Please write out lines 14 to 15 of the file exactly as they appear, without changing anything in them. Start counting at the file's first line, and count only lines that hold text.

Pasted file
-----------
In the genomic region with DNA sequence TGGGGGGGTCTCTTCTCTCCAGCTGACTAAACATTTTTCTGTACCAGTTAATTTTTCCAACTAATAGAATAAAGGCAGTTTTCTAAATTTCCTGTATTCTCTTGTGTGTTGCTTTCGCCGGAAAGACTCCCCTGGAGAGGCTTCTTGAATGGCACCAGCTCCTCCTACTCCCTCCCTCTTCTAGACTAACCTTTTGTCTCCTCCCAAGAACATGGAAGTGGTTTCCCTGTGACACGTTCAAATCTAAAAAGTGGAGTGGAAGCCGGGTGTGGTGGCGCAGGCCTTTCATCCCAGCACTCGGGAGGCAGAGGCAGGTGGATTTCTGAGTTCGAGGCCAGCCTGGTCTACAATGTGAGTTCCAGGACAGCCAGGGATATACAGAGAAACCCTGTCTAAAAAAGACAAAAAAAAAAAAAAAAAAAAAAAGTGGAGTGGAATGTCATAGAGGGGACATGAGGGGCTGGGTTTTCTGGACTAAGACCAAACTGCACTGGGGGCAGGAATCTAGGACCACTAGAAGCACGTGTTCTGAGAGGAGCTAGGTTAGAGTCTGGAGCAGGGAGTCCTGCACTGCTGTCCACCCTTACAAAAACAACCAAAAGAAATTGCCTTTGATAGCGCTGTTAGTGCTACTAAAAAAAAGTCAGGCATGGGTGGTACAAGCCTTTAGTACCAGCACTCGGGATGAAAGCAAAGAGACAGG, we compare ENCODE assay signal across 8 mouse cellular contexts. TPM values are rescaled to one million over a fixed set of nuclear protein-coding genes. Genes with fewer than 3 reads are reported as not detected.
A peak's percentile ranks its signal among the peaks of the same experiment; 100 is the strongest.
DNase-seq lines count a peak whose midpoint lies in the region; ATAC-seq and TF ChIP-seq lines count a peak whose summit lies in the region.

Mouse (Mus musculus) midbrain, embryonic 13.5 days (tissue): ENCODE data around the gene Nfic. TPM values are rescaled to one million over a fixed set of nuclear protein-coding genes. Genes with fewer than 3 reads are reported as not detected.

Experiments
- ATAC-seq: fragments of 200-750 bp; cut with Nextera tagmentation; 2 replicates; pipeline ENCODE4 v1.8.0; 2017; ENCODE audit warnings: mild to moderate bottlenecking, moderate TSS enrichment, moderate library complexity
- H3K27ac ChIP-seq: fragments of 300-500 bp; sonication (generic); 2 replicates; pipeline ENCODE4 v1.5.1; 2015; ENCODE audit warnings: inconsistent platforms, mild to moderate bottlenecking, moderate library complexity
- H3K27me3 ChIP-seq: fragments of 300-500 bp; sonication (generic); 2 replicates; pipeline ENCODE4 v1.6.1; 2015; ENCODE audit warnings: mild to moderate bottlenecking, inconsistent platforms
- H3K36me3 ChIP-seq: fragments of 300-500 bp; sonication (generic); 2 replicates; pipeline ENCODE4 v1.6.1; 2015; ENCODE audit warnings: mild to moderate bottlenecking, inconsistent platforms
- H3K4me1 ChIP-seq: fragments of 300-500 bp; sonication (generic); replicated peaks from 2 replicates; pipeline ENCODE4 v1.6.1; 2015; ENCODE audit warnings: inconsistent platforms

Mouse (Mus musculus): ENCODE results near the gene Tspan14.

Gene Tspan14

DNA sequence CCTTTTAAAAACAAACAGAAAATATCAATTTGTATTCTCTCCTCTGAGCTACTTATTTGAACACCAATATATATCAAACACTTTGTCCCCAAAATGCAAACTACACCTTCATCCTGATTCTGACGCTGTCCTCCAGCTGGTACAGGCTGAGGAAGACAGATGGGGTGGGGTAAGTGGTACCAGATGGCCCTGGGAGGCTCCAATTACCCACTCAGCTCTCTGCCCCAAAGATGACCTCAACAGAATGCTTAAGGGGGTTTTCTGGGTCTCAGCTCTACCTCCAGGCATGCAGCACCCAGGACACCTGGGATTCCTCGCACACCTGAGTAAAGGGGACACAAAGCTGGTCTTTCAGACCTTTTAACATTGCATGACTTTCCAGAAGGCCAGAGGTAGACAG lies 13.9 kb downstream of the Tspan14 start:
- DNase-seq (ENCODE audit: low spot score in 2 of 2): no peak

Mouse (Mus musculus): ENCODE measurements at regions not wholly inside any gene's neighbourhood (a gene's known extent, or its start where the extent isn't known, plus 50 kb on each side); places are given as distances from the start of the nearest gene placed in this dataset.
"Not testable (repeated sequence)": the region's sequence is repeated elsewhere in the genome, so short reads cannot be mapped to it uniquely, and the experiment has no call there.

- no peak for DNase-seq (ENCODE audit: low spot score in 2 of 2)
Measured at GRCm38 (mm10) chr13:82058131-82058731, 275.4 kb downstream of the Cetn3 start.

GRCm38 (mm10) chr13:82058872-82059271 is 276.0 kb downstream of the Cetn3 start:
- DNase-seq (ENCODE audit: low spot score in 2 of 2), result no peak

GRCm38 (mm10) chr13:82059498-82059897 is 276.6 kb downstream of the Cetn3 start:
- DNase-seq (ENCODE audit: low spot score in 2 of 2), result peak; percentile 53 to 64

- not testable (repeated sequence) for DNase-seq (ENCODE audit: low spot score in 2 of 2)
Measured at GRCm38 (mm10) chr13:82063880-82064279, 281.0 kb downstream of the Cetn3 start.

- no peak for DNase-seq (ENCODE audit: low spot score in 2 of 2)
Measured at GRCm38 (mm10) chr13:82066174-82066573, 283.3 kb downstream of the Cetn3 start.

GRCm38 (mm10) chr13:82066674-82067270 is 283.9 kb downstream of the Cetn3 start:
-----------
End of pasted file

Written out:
- DNase-seq (ENCODE audit: low spot score in 2 of 2): no peak

Mouse (Mus musculus): ENCODE measurements at regions not wholly inside any gene's neighbourhood (a gene's known extent, or its start where the extent isn't known, plus 50 kb on each side); places are given as distances from the start of the nearest gene placed in this dataset.